Bring the milk to the boil, stir in the tapioca and continue to stir for about ten minutes until the grain is semi-cooked. Add the raisins, sugar to taste, and the beaten egg yolks. Pour the mixture into a buttered piedish and brown slowly in a moderate oven. Whip up the whites of the egg to a stiff froth and fold into them two tablespoonsful of castor sugar. Pile the meringue on the top of the pudding, return this to the oven, and cook until the meringue is a golden brown.

* * *

Ginger Pudding.

Four ozs. breadcrumbs, 4 ozs. shredded suet, 4 ozs. flour, pinch of salt, 4 ozs. crystallised ginger, ½ teaspoonful ground ginger, 1 egg, milk to mix, 2 teaspoonsful baking powder, 3 ozs. sugar.

Sieve the flour, salt, baking powder and ground ginger, into a basin. Add the suet, ginger (cut up small), sugar and breadcrumbs. Make a well in the centre, mix in the beaten egg and add just sufficient milk to make a fairly soft mixture. Pour into a well-greased pudding basin, flour a pudding cloth and tie securely over the top of the basin. Boil for 1 3/4 hours. Decorate the top of the pudding with preserved ginger and angelica.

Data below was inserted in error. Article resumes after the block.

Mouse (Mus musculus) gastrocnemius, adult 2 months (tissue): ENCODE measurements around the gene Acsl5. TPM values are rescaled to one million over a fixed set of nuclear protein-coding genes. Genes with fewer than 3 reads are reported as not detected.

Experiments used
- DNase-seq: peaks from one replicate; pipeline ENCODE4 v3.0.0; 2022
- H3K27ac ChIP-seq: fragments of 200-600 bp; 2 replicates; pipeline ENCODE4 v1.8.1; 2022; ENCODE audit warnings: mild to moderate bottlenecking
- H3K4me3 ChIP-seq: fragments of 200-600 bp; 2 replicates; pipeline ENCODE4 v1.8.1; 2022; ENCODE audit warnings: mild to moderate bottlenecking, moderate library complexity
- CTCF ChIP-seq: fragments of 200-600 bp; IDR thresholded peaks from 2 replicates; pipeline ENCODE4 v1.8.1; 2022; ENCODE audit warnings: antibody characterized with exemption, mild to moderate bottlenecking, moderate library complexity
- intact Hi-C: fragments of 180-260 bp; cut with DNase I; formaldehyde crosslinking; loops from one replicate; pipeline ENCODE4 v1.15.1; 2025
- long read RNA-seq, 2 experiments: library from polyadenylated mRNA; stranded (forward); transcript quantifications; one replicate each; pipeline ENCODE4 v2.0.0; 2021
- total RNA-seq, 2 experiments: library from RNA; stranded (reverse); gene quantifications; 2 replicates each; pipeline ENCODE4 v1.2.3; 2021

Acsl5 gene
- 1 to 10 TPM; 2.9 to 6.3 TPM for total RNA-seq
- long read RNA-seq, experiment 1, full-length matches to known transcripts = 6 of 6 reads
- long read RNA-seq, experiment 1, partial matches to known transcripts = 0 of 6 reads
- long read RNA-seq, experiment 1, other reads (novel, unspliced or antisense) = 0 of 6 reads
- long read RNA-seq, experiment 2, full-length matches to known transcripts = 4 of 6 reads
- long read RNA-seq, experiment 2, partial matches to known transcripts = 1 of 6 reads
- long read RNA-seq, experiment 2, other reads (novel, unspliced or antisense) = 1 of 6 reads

Cheese Toasties.

Slices of bread (brown or white). Cream cheese. Deep fat for frying. Cut the slices of bread in half and remove crust. Roll the cheese up in the bread. Secure with thread or a short skewer before dropping into the boiling fat and fry a golden brown. Drain before serving, remembering to remove the thread if this is used.

* * *


Chill halves of pears. Make mould of cheese and nuts on individual nests of lettuce and mayonnaise. Cut off bottom of pear halves and stand upright around moulds. Top with ginger cookie and marshmallow, making Jack-o'-Lantern eyes, nose and mouth of liquorice candy.

* * *

Foundation Cream.

White of egg, 1; cold water, two tablespoons; icing sugar, about 3/4 lb.; flavouring.

Beat egg slightly, add cold water. Roll out icing sugar and stir in enough to form a very stiff paste.